Classic Mac OS Software (Discussions on Applications) > Application Development & Programming in the Classic Mac OS

Detecting CPU type in OS 9 - Supervisor Mode?

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Gestalt doesn't return the correct CPU type for my G4 upgraded Power Mac 8600 in Mac OS 9. Is there another way to get the CPU type?

The pvr (processor version register) is a special purpose register that has the needed info. The following code in CodeWarrior .cpp file should be able to get the value:

--- Code: --- register UInt32 pvrval;
asm { mfpvr pvrval };

--- End code ---
but it causes a privileged instruction exception since that register is only available in supervisor mode. Is there a way to enter and exit supervisor mode?

Utilities like Powerlogix CPU Director or XLR8 Mach Speed Control have code to display the pvr. CPU Director seems to use a PowerPC system call but I don't know the details.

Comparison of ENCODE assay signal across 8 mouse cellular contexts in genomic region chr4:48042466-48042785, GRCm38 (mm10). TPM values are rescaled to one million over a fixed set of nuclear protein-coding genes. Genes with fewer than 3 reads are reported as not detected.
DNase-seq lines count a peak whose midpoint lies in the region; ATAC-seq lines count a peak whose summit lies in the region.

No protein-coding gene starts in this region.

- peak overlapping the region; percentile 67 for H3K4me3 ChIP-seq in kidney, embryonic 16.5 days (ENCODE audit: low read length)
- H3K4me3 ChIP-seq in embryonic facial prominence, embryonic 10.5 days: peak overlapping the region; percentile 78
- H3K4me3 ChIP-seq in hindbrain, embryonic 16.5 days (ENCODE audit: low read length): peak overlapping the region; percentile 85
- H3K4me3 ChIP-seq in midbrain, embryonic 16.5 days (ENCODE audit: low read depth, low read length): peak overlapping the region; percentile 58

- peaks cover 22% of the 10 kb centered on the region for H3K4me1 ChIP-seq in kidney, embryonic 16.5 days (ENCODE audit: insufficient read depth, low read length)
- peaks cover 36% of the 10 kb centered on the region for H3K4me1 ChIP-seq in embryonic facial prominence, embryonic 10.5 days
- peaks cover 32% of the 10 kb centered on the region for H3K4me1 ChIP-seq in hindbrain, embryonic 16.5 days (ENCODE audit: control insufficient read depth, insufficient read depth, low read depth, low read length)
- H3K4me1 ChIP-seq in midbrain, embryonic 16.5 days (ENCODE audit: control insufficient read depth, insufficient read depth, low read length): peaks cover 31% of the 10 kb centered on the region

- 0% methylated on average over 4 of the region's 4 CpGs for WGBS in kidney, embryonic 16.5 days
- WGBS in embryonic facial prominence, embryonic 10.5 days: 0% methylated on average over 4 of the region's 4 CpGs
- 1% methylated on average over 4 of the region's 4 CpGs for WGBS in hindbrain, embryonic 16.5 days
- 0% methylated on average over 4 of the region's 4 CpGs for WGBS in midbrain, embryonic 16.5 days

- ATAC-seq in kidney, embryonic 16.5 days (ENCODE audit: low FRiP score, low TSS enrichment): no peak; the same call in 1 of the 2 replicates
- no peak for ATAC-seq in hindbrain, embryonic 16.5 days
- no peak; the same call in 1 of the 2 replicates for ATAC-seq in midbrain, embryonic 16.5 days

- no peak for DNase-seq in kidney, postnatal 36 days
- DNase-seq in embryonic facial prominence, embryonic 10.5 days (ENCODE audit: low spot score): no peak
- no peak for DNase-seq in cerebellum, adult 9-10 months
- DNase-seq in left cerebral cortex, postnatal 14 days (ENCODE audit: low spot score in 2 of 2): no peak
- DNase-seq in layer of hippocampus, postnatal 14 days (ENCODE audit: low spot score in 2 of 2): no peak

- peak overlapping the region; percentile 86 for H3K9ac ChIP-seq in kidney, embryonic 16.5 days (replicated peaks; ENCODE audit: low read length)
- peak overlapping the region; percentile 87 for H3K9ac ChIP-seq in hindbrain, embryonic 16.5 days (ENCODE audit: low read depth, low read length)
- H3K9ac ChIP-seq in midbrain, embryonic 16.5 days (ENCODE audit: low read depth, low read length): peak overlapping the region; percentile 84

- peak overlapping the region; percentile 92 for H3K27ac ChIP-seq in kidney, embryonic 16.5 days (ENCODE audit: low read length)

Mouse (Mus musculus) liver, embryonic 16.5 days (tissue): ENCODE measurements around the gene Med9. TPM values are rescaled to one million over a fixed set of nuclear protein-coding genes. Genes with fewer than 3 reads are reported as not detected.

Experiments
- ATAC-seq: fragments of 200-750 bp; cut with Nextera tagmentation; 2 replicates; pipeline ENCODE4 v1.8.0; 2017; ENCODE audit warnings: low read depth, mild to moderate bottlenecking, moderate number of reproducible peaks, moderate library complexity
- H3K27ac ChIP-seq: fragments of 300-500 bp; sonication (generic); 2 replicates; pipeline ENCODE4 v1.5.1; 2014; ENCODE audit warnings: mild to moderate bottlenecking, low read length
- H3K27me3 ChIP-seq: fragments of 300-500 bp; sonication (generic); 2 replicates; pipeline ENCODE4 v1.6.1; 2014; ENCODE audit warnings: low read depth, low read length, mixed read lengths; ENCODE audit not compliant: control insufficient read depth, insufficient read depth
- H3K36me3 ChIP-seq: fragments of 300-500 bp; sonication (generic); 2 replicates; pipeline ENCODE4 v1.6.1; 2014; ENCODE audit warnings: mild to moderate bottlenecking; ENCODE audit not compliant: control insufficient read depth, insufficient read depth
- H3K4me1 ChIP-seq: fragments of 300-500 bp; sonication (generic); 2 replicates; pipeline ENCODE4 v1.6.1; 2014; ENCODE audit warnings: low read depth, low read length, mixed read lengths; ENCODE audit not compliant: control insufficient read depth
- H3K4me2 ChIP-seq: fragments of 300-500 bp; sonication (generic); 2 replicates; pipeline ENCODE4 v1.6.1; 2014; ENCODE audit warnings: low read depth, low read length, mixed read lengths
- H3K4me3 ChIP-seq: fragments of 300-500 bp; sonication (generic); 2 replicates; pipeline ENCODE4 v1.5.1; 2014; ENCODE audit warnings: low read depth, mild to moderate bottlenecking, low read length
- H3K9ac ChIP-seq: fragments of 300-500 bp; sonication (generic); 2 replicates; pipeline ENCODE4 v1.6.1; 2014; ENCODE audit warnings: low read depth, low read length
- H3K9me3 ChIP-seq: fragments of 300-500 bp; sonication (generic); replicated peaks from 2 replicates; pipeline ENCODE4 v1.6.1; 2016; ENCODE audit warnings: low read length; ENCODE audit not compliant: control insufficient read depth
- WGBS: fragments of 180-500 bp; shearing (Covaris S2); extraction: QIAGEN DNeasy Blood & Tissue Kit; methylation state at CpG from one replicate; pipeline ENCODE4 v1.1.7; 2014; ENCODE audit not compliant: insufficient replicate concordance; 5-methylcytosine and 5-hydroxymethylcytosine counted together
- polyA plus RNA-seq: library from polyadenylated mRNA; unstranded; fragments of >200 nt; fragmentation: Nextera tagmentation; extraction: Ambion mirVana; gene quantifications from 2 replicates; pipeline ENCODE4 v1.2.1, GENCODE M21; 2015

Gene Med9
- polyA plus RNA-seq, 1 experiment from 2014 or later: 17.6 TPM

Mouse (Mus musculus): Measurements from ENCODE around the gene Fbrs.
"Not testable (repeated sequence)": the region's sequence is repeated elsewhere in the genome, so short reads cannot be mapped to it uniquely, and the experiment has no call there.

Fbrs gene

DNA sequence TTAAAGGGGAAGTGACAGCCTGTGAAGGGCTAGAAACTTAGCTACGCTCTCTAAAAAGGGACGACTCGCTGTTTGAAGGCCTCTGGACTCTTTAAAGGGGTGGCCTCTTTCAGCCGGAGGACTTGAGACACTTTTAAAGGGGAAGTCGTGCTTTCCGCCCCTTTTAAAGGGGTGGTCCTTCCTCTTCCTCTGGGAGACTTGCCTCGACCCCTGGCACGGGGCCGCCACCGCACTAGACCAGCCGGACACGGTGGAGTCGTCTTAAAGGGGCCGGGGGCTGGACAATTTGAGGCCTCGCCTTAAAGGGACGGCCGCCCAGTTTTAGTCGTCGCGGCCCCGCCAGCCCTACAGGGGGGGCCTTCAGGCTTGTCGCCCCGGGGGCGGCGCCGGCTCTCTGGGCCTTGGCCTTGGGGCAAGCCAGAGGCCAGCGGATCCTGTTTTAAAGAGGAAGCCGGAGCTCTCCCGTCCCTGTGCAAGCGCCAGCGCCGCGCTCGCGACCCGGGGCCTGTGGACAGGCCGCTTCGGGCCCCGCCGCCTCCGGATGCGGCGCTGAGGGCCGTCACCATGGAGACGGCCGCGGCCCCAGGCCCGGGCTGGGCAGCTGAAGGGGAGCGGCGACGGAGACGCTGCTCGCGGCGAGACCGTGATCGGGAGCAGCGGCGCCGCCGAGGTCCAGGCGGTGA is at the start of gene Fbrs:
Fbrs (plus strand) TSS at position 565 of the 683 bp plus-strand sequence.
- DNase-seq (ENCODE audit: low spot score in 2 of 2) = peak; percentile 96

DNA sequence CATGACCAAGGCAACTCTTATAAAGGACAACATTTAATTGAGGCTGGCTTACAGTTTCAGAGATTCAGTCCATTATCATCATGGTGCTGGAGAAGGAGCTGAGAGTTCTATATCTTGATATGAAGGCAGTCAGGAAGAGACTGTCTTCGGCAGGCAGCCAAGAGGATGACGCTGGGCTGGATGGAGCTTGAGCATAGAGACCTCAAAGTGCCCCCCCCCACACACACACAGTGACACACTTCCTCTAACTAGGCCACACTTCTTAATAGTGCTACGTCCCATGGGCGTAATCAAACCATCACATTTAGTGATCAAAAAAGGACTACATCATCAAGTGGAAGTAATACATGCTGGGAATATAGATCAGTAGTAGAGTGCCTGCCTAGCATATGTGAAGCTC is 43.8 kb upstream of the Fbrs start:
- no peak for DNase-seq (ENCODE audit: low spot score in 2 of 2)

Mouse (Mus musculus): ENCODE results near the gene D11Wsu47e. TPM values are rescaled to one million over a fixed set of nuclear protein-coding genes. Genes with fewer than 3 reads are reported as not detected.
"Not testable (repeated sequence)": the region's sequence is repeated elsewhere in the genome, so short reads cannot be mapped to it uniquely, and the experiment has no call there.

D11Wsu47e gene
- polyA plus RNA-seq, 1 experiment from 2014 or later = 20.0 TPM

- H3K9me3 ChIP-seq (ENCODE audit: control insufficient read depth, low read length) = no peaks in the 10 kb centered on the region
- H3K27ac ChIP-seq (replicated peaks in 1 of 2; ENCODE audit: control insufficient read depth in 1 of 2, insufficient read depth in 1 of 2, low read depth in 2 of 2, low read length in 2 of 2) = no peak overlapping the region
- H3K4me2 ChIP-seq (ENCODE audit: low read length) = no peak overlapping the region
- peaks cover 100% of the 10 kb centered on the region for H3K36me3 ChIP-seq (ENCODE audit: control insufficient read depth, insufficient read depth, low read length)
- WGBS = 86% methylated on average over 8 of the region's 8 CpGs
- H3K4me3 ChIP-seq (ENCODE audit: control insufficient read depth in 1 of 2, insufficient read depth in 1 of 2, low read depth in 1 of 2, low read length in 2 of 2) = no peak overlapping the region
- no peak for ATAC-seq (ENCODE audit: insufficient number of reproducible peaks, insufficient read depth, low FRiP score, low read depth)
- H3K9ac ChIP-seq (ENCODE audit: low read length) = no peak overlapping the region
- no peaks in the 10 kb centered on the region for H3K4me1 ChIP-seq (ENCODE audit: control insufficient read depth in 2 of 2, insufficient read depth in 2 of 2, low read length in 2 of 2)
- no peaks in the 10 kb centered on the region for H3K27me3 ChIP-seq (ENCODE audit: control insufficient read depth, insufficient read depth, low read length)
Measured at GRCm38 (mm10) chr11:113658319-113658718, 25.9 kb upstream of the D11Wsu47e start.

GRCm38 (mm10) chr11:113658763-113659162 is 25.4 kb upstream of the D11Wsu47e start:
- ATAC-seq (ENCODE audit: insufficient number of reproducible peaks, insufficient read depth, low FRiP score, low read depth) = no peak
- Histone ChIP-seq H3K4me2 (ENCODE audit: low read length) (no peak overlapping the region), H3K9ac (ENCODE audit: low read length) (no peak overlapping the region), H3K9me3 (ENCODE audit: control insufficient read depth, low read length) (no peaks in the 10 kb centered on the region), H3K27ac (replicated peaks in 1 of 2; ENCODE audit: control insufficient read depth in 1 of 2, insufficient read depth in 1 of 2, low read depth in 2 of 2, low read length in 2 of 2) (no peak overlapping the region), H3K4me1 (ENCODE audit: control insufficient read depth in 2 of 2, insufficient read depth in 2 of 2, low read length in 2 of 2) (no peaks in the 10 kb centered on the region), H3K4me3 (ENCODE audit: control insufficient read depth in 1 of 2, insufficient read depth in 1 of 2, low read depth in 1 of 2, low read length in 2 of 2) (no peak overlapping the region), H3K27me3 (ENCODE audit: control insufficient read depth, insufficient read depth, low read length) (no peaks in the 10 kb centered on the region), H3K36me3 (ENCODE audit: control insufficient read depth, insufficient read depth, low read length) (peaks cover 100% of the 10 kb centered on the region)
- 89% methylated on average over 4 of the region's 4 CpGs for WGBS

I think you should change Machine Status Register (MSR) first.
Bit 17 in MSR is privilege level (0: user and supervisor-level; 1: user only)
Somebody who know better can continue how to do it nicely.

The only way to enter supervisor mode is by taking an exception—either an explicit system call (sc) or trap (tw) instruction, or a floating point trap—or servicing an interrupt; both of which redirect execution to system code in the trap or interrupt handler. Changing the MSR (with the mtmsr instruction) is not available from user mode.

The whole reason a processor has a user/supervisor mode bit is to establish limits on what ordinary programs can do. If a program running in user mode could simply change the bit, it could effectively take over the system.

With that said, I wonder when Mac OS began using the user mode. When I did most of my hackery in System 7.5.5, it was in supervisor mode all of the time.

If I remember correctly there is a ”backdoor” in the 68k emulator that allows you to enter/exit ppc supervisor mode; I don’t remember the details but as far as I remember you loaded some constants like Gary or similar (suppose it’s either designed by or an homage to Gary Davidian who made the first 68k emulator implementation).

Unfortunately I can’t find the example code when I attempt to google.

After a bit memory juggling I recalled that the old BootX bootloader used this trick (and obviously another as well, the latter I never tested myself- the 68k emulator way I've tested on both PCI and Nubus macs however).

See file EnterPPCSupervisor.c in either of the source packages here.


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